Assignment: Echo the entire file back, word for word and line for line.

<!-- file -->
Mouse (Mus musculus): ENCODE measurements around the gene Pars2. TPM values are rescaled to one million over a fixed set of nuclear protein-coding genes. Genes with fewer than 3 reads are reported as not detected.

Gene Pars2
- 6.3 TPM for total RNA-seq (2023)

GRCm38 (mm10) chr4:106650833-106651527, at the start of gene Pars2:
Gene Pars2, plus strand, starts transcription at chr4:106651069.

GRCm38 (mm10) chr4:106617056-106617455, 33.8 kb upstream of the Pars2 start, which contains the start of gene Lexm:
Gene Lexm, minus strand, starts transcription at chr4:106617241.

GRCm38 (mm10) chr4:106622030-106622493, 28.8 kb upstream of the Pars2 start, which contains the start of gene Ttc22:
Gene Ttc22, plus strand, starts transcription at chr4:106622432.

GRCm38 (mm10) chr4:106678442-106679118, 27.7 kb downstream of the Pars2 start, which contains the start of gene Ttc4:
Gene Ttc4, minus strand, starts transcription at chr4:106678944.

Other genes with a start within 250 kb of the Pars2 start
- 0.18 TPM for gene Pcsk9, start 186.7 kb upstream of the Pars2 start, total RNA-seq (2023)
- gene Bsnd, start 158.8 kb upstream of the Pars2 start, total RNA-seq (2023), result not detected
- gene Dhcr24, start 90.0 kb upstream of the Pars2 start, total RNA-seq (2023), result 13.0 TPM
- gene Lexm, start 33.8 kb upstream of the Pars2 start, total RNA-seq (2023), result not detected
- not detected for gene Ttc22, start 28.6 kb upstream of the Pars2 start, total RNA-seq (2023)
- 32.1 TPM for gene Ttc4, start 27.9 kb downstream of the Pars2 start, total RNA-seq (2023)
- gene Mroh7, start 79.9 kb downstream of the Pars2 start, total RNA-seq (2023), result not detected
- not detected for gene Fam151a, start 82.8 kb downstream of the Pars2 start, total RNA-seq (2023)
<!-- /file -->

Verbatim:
Mouse (Mus musculus): ENCODE measurements around the gene Pars2. TPM values are rescaled to one million over a fixed set of nuclear protein-coding genes. Genes with fewer than 3 reads are reported as not detected.

Gene Pars2
- 6.3 TPM for total RNA-seq (2023)

GRCm38 (mm10) chr4:106650833-106651527, at the start of gene Pars2:
Gene Pars2, plus strand, starts transcription at chr4:106651069.

GRCm38 (mm10) chr4:106617056-106617455, 33.8 kb upstream of the Pars2 start, which contains the start of gene Lexm:
Gene Lexm, minus strand, starts transcription at chr4:106617241.

GRCm38 (mm10) chr4:106622030-106622493, 28.8 kb upstream of the Pars2 start, which contains the start of gene Ttc22:
Gene Ttc22, plus strand, starts transcription at chr4:106622432.

GRCm38 (mm10) chr4:106678442-106679118, 27.7 kb downstream of the Pars2 start, which contains the start of gene Ttc4:
Gene Ttc4, minus strand, starts transcription at chr4:106678944.

Other genes with a start within 250 kb of the Pars2 start
- 0.18 TPM for gene Pcsk9, start 186.7 kb upstream of the Pars2 start, total RNA-seq (2023)
- gene Bsnd, start 158.8 kb upstream of the Pars2 start, total RNA-seq (2023), result not detected
- gene Dhcr24, start 90.0 kb upstream of the Pars2 start, total RNA-seq (2023), result 13.0 TPM
- gene Lexm, start 33.8 kb upstream of the Pars2 start, total RNA-seq (2023), result not detected
- not detected for gene Ttc22, start 28.6 kb upstream of the Pars2 start, total RNA-seq (2023)
- 32.1 TPM for gene Ttc4, start 27.9 kb downstream of the Pars2 start, total RNA-seq (2023)
- gene Mroh7, start 79.9 kb downstream of the Pars2 start, total RNA-seq (2023), result not detected
- not detected for gene Fam151a, start 82.8 kb downstream of the Pars2 start, total RNA-seq (2023)